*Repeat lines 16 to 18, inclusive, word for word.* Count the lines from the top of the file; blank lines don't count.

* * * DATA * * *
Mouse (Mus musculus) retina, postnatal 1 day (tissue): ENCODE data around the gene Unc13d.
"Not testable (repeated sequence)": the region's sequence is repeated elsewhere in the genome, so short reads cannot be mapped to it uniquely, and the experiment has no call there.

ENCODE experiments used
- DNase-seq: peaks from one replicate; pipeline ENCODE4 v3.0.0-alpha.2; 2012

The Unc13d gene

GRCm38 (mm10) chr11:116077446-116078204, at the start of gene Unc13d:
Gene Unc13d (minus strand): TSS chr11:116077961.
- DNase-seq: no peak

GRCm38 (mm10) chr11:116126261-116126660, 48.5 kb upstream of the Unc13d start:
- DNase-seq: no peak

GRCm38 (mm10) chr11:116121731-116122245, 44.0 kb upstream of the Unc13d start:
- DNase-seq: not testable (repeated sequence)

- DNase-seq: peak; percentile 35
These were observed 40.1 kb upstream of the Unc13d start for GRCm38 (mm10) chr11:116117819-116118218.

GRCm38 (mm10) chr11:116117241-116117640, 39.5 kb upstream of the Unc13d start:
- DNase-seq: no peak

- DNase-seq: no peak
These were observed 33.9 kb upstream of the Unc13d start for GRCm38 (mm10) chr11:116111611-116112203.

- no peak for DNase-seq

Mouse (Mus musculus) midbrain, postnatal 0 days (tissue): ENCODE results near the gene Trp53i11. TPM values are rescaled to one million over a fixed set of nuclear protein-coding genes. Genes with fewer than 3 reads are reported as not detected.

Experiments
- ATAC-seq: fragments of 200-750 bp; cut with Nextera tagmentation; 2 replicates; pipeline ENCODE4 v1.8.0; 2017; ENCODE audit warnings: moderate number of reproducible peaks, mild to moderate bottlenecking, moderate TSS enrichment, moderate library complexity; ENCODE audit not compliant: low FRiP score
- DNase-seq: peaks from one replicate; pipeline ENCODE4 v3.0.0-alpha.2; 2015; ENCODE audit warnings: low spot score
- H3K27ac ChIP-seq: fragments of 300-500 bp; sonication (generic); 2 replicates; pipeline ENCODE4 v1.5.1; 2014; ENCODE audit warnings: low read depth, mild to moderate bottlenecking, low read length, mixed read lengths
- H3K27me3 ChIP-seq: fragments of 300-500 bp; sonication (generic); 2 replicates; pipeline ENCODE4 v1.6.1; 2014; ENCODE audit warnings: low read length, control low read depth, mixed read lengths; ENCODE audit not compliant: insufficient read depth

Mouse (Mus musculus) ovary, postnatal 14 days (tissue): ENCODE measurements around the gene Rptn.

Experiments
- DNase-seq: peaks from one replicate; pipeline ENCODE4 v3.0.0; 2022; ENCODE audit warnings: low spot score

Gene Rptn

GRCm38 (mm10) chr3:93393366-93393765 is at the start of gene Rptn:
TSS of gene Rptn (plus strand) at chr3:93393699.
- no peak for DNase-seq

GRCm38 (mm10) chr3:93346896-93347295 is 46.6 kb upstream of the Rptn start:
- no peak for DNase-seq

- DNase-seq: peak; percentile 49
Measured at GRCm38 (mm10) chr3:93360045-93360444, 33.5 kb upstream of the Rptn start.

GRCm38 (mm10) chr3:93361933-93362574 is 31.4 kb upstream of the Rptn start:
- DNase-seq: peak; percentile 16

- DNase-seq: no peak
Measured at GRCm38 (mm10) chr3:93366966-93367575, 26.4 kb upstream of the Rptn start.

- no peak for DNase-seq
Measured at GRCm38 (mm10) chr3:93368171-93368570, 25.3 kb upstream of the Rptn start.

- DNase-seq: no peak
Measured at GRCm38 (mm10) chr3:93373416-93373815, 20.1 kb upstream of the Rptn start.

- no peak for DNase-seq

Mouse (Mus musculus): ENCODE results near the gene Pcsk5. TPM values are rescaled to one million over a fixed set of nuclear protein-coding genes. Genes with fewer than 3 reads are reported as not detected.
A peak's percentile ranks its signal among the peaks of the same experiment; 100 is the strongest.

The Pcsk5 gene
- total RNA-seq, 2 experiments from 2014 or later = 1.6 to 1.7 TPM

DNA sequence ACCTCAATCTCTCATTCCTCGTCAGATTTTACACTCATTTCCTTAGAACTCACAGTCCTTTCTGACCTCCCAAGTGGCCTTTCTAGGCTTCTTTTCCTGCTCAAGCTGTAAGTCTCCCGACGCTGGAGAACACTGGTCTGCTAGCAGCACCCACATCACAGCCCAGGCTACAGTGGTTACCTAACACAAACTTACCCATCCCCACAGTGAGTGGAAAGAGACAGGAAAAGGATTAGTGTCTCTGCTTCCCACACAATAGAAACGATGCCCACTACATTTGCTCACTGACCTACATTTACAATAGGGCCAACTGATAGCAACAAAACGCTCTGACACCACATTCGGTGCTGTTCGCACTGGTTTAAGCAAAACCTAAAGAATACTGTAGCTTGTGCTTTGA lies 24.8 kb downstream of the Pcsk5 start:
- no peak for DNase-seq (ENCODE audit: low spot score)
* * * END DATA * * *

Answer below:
- DNase-seq: no peak

- DNase-seq: no peak
These were observed 33.9 kb upstream of the Unc13d start for GRCm38 (mm10) chr11:116111611-116112203.